The arms trade and public spaces

It is not just Remembrance Day that arms companies seek to exploit, it's also other major civic events. Only last month Guildford Borough Council took the unusual step of suspending its own ethical sponsorship policy in order to allow it to take money from arms companies for Armed Forced Day in 2015. Likewise, this year drone company Selex ES was among the main sponsors of the Commonwealth Games in Glasgow.

Arms companies have also been more than happy to associate themselves with some of the country's best known museums and attractions. The last few years alone have seen the Science Museum, London Transport Museum, National Gallery and Edinburgh Science Festival among those that have taken money from the arms trade.

Arms companies do not do this because they care about the war dead, or because they want to promote art and culture. They do it because it is good for their business. By agreeing to take money from arms companies these organisations are giving practical support and a veneer of credibility to an industry that profits from the same war and repression that they seek to commemorate.

Andrew and Matt are spokespeople for Campaign Against Arms Trade. You can follow CAAT on Twitter at @wwwcaatorguk





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9 COMMENTS


Ben Griffin 6 November 2014, 10.50

The Royal British Legion exists to control remembrance, it is in fact a huge propaganda machine. Without the arms trade money the RBL would still wage an annual campaign that has got little to do with remembrance and everything to do with encouraging the public to support the military and war without question.


Kristin 7 November 2014, 10.13

A great article, and great facts to explain our rage and sadness about arms companies that give to commemorate with one hand while taking money for more of the same war-killing with the other.

Thank you!


David Leach 7 November 2014, 11.48

To think that my great grandfather my Grandfather ( Who lost his left arm in action ) his brothers also my father and his eight brother and one sister all joined the armed forces they all fought in many campaigns across the world at great risk to life and limb . They were all conned and lied to being told they were fighting the WAR TO END ALL WARS ! Creating a better safer and more abundant future was said to be theirs in the future ?That Not being so in my fathers case after being demobbed in 1948 after being recalled in 1938 having previously done his national service as a single young man then being married in the early 1930s being a father to four young children before the outbreak of WWII then two more children during the war and three more boys 1945 -1948-1952 . To find out he had contracted Cancer from dust and chemicals used in these periods of armed forces service to his king and country ? With no know restitution or help from the HOVERMENTALITY of the armed services or government ! They that served for LIES and DECIET of these SELFISH GREEDY SELF SERVING WAR MONGERING PSYCHOPATHS IN POWER !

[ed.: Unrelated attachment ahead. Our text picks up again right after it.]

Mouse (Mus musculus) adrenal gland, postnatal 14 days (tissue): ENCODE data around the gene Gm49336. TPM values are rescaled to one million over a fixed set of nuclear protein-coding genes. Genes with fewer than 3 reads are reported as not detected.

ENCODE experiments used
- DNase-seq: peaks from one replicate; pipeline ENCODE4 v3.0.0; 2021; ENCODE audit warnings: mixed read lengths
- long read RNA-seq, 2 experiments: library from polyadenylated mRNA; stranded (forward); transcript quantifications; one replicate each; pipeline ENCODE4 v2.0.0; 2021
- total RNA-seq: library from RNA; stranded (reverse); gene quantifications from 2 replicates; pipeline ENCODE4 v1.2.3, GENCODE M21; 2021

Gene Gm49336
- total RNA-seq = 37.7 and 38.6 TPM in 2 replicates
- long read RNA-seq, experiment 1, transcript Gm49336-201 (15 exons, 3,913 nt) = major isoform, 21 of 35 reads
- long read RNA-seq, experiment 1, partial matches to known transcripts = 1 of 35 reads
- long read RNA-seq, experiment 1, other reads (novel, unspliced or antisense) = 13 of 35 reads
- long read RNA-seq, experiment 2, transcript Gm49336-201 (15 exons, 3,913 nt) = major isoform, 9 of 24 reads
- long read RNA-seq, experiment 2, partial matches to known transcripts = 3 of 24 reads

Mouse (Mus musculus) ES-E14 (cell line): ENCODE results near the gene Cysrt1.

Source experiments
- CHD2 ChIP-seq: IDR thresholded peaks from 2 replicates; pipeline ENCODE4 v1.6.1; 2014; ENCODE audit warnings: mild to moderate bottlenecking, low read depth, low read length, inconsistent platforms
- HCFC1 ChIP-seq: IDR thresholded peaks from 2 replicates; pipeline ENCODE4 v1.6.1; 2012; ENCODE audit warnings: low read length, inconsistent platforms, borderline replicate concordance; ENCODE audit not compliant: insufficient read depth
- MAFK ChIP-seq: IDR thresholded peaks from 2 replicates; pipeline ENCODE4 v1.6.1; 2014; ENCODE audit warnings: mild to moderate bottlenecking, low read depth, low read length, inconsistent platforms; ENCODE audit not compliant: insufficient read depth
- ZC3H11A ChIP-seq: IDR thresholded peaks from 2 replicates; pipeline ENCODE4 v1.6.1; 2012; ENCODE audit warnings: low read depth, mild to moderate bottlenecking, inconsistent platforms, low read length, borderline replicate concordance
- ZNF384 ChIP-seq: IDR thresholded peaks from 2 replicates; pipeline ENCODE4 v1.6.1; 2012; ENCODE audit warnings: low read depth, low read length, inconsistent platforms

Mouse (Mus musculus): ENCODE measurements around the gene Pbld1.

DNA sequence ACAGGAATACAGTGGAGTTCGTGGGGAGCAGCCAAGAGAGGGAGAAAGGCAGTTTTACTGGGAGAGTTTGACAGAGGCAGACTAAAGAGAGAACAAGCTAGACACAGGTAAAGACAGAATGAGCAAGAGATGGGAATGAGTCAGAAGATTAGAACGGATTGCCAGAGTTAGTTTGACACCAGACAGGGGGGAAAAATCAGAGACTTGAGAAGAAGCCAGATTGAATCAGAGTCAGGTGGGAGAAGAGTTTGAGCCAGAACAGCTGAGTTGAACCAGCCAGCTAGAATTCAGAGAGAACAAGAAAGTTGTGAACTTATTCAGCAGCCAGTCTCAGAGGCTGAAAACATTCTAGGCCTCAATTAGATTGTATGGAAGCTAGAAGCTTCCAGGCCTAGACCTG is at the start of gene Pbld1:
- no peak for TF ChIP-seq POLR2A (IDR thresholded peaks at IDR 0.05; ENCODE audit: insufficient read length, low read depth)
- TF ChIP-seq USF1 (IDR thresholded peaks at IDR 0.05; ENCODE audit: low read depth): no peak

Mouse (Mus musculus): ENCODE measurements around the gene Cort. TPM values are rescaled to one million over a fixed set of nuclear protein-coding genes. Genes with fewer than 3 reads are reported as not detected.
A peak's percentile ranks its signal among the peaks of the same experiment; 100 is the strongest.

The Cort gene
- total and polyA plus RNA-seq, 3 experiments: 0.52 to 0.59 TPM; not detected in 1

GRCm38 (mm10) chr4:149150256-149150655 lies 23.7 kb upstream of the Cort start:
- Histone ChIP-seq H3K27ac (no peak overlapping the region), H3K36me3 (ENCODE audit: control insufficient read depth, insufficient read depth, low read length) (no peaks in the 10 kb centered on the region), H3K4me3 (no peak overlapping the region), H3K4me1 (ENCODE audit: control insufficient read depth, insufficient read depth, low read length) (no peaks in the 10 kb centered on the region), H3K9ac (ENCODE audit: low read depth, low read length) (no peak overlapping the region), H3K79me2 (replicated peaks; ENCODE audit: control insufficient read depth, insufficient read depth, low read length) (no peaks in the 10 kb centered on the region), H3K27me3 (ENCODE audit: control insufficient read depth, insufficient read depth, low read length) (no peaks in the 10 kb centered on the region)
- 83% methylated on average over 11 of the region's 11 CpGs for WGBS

Hugh Donnelly 9 November 2014, 10.50

I have reading a lot recently about the influence of big business in politics. Not surprising they also use charities to meet their objectives. Charities need to be completely transparent otherwise genuine people will mistrust them and stop giving. Money truly is the root of all evil.


Pat Tamler 10 November 2014, 12.11

Why is the creator of the gun to be blamed for what his customers use it for? And what about all the major research contributions in technology in our everyday lives the research departments of these organisations bring? It is not even mentioned here. Part of this ‘arms trade’ money goes on research that in the past it has been seen to be from The Internet itself, to GPS, to sophisticated technology in our mobile phones. What about our everyday benefits in civilian world that these companies eventually bring? What about the financial help they provide to the country? Wasn’t this worth mentioning in this article?


Ian Saville 11 November 2014, 10.48

Pat, it is absurd to think that the only way one can carry out research into socially useful technology is as a by-product of an industry devoted to finding more and more efficient ways of killing. How about making the socially useful stuff the focus of research, and leaving the arms companies to pick up whatever harmful by-products come from that?


Jeff 12 November 2014, 15.59